Borders and Barriers

by Timothy Garton Ashvia Hoover Digest
Monday, April 18, 2016

Overwhelmed by migrants and terrified of terrorists, Europe is rebuilding walls that only recently came down.

Europe Stumbles

by Peter Berkowitzvia Hoover Digest
Monday, April 18, 2016

Europeans have failed to cherish, and now to defend, the nation-state system. Americans must pay heed.

Reservoirs, Yes; Rails, No

by Jenny Mayfieldvia Hoover Digest
Monday, April 18, 2016

In the latest Golden State Poll, Californians say that providing enough water must come ahead of building multibillion-dollar trains.

Plowshares into Swords?

by Kenji Katovia Hoover Digest
Monday, April 18, 2016

Hoover fellow William J. Perry worries that disarmament has stalled—and the specter of nuclear war has returned.

Sister Act

by Meghan Daumvia Hoover Digest
Monday, April 18, 2016

Ideological opposites, Kori N. Schake and her sister, a Clinton adviser, have found that family harmony is the best policy.

“There’s a Market for Foolish Things”

by Kyle Petersonvia Hoover Digest
Monday, April 18, 2016

Although he insists that he has devoted much of his long career merely to pointing out the obvious, Hoover fellow Thomas Sowell feels certain he’ll never be out of a job.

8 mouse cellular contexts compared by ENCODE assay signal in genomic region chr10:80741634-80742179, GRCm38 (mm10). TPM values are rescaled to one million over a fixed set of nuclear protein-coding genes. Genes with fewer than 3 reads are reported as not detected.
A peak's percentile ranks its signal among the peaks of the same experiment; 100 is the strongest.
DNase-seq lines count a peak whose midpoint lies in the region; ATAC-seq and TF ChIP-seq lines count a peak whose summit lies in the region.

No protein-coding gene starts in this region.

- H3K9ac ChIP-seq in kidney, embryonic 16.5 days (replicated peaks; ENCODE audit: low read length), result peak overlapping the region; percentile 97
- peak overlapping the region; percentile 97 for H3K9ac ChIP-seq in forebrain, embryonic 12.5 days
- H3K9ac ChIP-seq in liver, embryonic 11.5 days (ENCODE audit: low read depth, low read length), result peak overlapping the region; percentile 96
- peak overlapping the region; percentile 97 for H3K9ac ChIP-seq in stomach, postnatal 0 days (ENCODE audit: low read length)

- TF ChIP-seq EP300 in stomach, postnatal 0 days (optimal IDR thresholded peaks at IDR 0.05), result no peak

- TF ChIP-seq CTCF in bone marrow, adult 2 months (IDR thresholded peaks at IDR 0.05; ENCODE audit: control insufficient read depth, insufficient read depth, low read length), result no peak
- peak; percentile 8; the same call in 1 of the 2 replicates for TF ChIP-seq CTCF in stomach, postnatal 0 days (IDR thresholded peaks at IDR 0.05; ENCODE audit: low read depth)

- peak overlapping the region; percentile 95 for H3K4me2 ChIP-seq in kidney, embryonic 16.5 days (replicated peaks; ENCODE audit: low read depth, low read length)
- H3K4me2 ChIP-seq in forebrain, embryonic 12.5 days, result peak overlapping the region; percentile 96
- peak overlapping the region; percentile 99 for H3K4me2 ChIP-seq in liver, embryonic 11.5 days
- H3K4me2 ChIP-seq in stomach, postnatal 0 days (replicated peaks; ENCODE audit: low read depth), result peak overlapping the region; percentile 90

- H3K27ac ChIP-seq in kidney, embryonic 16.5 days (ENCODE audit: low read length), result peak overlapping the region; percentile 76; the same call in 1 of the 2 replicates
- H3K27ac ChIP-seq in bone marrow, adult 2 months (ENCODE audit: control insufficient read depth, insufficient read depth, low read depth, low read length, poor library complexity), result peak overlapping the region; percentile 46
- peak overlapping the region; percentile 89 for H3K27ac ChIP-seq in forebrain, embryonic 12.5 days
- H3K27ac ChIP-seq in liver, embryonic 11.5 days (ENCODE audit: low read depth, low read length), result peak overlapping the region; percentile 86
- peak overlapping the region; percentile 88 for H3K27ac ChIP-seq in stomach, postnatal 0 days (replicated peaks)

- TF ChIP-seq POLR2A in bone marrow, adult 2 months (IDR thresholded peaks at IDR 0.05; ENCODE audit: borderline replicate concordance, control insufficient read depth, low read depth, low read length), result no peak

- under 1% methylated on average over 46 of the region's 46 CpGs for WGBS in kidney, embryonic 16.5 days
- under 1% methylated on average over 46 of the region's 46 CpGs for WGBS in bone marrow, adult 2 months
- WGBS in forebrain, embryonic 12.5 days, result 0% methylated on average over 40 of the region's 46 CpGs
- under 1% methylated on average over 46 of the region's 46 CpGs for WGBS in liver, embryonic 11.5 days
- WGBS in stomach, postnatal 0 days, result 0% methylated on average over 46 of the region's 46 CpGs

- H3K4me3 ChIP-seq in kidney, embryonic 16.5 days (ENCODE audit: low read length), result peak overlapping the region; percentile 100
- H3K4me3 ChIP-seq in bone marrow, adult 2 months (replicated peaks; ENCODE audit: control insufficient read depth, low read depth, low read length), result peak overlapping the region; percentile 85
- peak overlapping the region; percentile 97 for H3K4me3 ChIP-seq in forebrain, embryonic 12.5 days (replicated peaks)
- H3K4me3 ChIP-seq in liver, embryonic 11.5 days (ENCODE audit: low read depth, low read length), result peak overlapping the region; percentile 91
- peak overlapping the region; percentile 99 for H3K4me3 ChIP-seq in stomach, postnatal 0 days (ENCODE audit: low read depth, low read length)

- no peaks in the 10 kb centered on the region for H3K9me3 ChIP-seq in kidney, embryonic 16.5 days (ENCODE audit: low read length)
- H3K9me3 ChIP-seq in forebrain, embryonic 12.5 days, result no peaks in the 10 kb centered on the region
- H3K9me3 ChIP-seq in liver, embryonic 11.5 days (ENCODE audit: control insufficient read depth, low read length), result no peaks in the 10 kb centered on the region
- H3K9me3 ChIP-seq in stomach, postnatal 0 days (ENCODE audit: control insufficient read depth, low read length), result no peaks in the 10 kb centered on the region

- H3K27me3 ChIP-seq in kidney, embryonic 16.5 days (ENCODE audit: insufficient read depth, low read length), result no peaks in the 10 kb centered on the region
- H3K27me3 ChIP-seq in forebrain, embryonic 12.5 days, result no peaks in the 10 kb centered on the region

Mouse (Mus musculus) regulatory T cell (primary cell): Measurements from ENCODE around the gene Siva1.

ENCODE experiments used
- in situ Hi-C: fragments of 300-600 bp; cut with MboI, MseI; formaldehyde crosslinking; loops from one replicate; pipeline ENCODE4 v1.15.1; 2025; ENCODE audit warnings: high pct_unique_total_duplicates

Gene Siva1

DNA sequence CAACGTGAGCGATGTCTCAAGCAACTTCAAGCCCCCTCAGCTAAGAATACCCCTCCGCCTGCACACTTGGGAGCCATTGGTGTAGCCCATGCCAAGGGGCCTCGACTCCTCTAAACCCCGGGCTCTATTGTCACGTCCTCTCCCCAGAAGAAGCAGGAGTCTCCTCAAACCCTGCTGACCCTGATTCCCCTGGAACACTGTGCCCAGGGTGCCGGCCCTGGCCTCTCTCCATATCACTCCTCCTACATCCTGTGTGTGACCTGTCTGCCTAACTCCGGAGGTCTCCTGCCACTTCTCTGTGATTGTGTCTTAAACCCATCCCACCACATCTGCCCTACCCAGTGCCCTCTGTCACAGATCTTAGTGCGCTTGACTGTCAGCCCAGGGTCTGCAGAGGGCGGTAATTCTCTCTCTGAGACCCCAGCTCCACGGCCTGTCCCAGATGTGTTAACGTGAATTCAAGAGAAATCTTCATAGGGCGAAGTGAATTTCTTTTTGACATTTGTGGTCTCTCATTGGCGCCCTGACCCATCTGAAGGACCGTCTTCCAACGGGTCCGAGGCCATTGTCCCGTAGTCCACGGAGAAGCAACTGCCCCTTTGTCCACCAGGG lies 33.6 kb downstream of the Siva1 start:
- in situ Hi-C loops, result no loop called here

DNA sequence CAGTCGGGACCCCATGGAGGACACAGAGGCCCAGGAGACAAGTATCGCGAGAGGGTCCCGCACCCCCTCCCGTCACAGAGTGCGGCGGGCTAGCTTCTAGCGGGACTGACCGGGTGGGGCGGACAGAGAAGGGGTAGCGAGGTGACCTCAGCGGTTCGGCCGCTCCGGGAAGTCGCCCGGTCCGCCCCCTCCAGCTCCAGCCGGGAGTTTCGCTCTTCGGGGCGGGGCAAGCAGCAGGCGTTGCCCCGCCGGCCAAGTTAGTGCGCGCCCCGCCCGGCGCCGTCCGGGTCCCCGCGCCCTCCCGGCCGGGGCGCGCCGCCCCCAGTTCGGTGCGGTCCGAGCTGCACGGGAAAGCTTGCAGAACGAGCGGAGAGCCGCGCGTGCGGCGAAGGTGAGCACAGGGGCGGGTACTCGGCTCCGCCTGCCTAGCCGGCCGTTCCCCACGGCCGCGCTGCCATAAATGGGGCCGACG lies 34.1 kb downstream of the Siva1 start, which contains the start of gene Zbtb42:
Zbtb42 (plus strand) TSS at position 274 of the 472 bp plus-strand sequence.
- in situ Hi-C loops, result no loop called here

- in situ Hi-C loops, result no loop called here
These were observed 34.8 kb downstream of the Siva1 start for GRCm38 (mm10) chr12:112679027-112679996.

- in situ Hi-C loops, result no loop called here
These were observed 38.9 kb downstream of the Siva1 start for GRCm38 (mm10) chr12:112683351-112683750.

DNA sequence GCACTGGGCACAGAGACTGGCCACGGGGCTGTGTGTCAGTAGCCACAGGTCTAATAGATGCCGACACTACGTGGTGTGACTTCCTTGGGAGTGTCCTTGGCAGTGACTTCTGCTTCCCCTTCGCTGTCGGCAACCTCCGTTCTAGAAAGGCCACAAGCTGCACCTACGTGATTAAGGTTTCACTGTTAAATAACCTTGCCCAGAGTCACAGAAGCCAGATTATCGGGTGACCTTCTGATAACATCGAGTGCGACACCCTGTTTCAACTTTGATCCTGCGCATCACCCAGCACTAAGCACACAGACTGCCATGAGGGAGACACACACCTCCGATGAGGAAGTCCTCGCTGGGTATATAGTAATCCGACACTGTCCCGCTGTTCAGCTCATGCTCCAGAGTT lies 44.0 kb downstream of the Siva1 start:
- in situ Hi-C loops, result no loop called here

Now Trending: Mob Think

by Victor Davis Hansonvia Hoover Digest
Monday, April 18, 2016

America’s checks and balances have always protected us from our worst impulses. Now they’re eroding.

On the Firing Line: A Fiftieth Anniversary

by Jean McElwee Cannonvia Hoover Digest
Monday, April 18, 2016

Where have you gone, William F. Buckley? A new Hoover exhibit highlights unforgettable exchanges with America’s most public intellectual.

On the Cover

via Hoover Digest
Monday, April 18, 2016

Seventy years ago, the greatest war in history was over. It had begun during the Great Depression and ended with a prosperous, secure world in sight. The US military was undergoing its own transformation as it prepared to keep that hard-won peace.